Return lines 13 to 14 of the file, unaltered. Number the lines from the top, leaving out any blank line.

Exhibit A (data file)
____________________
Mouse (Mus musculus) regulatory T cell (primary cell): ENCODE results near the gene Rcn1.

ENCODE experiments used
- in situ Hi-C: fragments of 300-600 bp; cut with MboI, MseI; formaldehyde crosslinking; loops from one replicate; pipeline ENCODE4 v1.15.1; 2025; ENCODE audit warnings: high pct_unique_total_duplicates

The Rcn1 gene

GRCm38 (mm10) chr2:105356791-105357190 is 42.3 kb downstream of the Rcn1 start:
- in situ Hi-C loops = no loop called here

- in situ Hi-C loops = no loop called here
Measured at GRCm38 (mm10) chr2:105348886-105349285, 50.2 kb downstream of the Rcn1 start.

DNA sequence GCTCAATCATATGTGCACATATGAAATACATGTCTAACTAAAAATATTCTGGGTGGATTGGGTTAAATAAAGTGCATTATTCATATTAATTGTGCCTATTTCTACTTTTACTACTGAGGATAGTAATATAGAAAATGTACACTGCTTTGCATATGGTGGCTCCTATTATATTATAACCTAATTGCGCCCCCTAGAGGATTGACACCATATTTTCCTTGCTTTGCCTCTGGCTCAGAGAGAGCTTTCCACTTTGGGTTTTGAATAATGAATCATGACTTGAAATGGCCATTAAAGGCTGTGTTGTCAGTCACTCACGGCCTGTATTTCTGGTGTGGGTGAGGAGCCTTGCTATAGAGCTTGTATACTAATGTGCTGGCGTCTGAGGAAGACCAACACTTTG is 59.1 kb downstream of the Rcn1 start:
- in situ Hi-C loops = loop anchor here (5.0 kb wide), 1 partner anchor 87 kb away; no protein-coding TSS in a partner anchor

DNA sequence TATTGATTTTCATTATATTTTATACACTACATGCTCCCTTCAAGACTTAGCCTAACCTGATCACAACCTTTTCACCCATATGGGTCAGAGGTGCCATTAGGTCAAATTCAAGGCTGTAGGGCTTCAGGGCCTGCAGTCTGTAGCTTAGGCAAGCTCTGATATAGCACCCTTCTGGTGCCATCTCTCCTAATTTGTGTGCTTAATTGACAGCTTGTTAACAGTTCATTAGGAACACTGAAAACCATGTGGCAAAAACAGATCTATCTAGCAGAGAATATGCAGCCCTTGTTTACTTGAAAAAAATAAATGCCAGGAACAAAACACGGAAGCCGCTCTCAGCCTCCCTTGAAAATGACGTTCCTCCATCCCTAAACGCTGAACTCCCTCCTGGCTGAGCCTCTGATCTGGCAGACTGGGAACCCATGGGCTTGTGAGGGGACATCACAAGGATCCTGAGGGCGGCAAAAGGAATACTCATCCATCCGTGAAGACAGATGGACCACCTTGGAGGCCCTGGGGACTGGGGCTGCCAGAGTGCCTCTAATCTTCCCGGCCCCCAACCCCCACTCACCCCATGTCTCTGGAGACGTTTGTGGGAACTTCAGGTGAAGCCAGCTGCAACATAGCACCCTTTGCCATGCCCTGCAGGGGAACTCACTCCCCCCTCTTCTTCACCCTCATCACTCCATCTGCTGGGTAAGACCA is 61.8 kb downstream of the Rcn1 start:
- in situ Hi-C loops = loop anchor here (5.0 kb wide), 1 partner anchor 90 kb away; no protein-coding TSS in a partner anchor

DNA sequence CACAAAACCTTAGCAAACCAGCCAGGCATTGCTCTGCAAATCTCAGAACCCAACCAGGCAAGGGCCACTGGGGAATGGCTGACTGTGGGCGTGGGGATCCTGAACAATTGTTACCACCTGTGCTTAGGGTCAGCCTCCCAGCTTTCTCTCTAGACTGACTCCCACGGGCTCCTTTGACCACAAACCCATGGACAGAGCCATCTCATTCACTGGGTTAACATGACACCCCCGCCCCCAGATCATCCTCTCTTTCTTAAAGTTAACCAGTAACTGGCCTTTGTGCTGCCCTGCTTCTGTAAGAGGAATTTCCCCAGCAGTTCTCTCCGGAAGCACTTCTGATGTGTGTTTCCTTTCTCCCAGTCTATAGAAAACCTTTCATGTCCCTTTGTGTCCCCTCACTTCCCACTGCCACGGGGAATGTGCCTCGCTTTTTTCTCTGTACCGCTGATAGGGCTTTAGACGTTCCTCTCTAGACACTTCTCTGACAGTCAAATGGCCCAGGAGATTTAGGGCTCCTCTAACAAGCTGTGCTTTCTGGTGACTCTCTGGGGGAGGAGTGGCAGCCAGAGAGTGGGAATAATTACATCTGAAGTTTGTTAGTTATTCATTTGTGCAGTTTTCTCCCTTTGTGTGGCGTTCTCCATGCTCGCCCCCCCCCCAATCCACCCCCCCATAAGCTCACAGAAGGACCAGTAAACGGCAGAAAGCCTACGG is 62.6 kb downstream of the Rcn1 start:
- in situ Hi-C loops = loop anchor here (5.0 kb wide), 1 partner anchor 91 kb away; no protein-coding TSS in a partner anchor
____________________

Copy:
DNA sequence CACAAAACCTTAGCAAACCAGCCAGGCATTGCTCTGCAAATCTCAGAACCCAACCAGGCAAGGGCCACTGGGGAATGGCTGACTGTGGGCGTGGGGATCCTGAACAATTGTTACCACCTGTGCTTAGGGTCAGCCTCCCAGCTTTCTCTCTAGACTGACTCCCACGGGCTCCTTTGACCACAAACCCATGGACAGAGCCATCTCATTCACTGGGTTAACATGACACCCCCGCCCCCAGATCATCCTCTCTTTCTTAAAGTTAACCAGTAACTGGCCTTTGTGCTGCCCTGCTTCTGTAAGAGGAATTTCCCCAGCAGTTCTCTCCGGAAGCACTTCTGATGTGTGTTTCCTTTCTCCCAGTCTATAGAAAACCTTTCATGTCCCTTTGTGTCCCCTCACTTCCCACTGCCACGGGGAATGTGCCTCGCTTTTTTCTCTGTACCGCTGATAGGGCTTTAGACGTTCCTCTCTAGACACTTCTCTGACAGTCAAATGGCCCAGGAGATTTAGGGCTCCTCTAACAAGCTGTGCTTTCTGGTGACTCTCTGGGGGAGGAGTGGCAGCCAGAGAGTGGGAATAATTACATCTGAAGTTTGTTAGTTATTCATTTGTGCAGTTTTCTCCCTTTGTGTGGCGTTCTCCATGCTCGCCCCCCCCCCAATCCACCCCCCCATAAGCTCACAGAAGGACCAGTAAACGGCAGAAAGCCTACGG is 62.6 kb downstream of the Rcn1 start:
- in situ Hi-C loops = loop anchor here (5.0 kb wide), 1 partner anchor 91 kb away; no protein-coding TSS in a partner anchor